It feels slightly weird to be revisiting this series so soon after it aired – I never intended to add my voice to the several thousand that are already reviewing contemporary Who, mainly because I don’t feel I have a great deal to add. In lieu of much in the way of insight, my reaction tonight was that I wasn’t quite as enthused as I remember being on first viewing, probably because it’s a story that relies on a mystery element to keep it going, and it’s recent enough that even I can remember all the details.
Nevertheless, it was an enjoyable watch, thanks to this particular TARDIS team. Rani’s mum from the Sarah Jane Adventures shows up at the beginning very briefly before being killed, and then Ralf Little rocks up towards the end, but for the vast majority of the episode it’s just the Doctor and Bill wandering around an empty colony having a chat, and those are by far the best bits. The dynamic between them feels effortlessly natural, even after only two episodes, and I remain fascinated by Pearl Mackie’s face.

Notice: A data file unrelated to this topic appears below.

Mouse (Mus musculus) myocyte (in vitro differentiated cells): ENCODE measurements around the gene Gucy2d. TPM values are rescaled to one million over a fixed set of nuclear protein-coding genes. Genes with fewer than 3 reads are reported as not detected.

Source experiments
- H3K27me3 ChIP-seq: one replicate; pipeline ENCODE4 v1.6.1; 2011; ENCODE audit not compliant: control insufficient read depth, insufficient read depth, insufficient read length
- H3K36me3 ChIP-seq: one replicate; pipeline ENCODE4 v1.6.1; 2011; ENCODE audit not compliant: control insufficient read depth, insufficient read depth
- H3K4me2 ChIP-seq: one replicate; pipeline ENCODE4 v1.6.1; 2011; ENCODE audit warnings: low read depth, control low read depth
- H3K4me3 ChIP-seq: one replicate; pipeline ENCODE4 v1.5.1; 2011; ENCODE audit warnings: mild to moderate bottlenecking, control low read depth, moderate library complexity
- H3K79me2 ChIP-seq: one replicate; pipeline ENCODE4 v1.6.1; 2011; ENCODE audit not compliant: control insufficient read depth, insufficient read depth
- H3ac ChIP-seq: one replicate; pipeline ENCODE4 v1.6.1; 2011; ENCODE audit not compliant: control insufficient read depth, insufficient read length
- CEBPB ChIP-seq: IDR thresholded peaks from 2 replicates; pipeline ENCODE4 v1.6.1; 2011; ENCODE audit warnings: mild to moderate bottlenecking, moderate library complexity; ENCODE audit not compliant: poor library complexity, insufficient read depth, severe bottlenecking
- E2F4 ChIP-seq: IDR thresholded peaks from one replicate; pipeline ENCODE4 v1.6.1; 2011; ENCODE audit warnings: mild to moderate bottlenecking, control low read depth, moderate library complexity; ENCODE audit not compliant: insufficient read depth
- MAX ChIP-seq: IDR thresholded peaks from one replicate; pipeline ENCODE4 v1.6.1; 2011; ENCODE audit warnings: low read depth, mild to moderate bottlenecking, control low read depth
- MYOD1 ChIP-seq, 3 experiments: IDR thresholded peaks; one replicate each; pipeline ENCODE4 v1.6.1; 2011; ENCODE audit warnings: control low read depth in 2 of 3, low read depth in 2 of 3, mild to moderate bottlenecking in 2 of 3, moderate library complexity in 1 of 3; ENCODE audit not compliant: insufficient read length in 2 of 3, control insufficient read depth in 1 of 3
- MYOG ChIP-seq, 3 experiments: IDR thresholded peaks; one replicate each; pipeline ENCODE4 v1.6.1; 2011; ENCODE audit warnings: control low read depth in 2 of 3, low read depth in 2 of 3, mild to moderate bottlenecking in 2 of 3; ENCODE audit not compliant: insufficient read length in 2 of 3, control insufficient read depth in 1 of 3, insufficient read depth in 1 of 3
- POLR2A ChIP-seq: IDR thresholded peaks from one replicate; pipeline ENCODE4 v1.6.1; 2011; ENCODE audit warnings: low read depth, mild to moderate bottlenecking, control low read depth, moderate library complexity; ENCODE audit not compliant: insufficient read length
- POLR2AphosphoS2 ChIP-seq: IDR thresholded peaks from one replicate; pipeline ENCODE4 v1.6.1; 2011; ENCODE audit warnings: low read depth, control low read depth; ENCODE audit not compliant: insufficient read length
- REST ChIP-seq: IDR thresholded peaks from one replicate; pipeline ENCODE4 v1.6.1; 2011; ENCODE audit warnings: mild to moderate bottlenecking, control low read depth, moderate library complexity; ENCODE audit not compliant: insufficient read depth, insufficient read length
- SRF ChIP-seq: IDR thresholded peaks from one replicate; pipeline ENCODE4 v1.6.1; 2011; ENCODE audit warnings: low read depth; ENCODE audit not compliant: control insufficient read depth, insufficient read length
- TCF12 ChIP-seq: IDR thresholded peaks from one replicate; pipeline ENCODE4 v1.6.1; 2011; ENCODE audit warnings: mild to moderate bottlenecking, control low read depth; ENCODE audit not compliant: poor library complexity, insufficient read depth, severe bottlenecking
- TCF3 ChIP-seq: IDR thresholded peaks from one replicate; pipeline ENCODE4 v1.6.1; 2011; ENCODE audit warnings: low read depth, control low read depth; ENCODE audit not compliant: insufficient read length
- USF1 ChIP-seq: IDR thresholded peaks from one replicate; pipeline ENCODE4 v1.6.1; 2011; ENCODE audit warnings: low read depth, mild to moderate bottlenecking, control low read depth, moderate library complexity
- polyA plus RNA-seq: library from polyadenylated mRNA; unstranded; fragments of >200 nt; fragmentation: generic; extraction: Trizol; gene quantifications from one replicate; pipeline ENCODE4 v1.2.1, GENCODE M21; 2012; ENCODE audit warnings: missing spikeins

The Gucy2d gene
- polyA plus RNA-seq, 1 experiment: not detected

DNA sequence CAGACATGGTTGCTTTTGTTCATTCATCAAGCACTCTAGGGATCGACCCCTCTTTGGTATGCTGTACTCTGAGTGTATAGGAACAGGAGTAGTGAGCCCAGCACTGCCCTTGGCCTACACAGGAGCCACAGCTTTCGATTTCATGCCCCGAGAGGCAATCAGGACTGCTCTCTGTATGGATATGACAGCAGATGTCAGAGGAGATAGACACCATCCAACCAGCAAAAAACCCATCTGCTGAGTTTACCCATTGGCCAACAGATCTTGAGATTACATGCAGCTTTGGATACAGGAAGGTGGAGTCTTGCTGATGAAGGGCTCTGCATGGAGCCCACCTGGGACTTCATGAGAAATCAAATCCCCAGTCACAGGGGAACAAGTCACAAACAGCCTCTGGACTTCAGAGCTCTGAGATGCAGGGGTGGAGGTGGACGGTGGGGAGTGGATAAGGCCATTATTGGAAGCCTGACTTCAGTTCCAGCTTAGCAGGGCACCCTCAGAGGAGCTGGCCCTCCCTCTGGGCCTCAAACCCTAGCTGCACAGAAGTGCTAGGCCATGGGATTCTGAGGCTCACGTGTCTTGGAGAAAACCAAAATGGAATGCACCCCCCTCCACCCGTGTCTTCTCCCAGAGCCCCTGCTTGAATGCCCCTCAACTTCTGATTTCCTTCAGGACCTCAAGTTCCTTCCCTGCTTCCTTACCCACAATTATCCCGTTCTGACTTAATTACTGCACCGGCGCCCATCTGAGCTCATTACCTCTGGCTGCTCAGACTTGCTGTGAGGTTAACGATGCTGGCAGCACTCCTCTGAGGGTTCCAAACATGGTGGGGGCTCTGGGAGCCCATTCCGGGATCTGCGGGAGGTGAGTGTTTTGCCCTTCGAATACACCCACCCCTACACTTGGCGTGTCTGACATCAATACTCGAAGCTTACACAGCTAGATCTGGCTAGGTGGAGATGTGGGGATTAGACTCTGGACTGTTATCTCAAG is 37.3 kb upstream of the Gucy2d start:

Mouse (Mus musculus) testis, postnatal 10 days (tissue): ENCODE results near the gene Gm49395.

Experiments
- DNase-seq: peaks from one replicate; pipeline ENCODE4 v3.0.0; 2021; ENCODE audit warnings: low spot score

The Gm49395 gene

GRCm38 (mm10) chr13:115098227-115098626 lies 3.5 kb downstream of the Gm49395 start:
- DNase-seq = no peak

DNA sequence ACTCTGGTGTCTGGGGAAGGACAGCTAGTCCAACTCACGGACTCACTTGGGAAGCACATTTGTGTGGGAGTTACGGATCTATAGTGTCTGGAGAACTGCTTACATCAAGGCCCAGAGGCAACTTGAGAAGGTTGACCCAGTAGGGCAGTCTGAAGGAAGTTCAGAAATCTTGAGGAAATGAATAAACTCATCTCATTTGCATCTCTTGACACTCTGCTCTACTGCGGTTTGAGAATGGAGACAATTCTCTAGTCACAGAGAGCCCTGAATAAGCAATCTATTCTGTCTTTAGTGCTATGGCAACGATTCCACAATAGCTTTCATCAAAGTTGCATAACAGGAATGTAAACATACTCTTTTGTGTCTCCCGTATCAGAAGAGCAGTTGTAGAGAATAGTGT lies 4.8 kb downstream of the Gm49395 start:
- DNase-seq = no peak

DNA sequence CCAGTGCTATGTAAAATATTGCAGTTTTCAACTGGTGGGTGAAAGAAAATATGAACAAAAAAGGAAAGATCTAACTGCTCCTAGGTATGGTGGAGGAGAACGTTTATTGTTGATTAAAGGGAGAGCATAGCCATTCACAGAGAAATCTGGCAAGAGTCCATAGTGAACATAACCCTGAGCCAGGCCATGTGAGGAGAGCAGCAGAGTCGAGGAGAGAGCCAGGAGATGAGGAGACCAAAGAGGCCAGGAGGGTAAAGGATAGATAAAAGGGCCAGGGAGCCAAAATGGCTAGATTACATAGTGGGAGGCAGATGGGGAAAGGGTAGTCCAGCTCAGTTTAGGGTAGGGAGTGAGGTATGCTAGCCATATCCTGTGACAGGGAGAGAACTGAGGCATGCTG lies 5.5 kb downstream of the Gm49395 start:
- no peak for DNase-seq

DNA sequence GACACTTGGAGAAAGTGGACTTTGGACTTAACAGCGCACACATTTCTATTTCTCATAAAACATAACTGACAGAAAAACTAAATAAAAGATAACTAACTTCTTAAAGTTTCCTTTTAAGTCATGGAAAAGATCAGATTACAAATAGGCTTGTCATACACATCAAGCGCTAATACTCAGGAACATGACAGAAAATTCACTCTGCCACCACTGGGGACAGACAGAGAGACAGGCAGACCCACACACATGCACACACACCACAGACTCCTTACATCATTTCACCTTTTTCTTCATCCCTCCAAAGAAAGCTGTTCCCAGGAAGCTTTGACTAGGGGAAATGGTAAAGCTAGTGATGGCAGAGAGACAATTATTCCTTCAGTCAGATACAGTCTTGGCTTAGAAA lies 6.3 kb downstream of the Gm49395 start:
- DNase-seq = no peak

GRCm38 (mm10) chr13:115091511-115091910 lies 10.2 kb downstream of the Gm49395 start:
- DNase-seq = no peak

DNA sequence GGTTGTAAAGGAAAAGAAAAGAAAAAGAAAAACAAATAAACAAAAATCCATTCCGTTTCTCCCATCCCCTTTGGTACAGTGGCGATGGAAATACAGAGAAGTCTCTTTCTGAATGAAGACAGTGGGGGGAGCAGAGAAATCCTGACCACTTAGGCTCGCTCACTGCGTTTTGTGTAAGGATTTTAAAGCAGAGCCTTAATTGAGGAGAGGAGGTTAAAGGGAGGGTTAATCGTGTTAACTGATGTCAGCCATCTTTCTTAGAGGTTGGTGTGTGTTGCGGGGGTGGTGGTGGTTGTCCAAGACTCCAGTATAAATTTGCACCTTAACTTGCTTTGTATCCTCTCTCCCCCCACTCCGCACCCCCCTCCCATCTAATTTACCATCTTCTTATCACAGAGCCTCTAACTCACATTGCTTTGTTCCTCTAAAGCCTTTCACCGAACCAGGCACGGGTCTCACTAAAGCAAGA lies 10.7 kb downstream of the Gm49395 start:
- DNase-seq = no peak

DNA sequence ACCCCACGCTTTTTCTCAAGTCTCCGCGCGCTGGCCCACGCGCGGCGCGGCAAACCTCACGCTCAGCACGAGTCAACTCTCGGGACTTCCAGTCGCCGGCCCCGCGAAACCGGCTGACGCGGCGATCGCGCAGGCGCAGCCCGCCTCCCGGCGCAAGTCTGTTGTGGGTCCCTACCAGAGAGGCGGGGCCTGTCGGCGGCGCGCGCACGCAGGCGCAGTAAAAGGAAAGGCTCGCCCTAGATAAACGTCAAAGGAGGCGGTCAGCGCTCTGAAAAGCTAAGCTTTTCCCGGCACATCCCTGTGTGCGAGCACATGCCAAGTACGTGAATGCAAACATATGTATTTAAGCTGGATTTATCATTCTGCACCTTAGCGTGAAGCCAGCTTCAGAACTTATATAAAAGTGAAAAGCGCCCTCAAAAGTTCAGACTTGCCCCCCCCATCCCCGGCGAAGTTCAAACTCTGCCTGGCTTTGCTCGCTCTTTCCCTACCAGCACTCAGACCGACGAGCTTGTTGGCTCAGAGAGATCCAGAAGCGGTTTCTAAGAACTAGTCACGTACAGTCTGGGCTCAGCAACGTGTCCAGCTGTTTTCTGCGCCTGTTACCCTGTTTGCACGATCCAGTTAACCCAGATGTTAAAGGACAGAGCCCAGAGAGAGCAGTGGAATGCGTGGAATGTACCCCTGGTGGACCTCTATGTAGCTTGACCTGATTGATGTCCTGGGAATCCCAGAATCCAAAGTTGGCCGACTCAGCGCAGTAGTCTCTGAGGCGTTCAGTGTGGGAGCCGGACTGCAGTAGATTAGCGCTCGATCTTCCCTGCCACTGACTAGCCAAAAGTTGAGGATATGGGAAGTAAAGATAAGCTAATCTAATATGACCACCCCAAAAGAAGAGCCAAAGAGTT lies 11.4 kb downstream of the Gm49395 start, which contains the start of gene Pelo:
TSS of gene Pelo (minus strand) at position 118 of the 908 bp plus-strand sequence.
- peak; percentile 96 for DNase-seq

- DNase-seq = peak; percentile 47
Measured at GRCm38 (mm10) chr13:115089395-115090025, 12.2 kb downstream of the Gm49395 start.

The headline feature is killer emojis, and it’s a very “how do you do fellow kids” concept. I remember being worried about this beforehand, but it actually takes the language seriously as a means of communication, and with the exception of one snooty line from the Doctor, isn’t as condescending or dismissive of the phenomenon as I’d feared. I’m of the age where I’m not a native user of emoji myself, but I appreciate its potential as a universal language, and that was the spirit in which it was treated here.
Unfortunately, it did kind of go to shit a bit when people other than the Doctor, Bill and the little emojibots became involved, highlighting for the second episode in a row that the plot is somewhat secondary to the character work. It gets away with it, but ideally you’d have great central characters and a decent story, rather than something that culminates in the Doctor turning the robots off and on again and that making everything fine.
In summary then: 🧓🏼👩🏽 = 👍, 📖 = 😴
But I do like all the episodes smushing into each other this series – very 1960s. Although I feel sorry for future Big Finish and/or novel writers trying to find gaps in which to insert new Twelfth & Bill stories.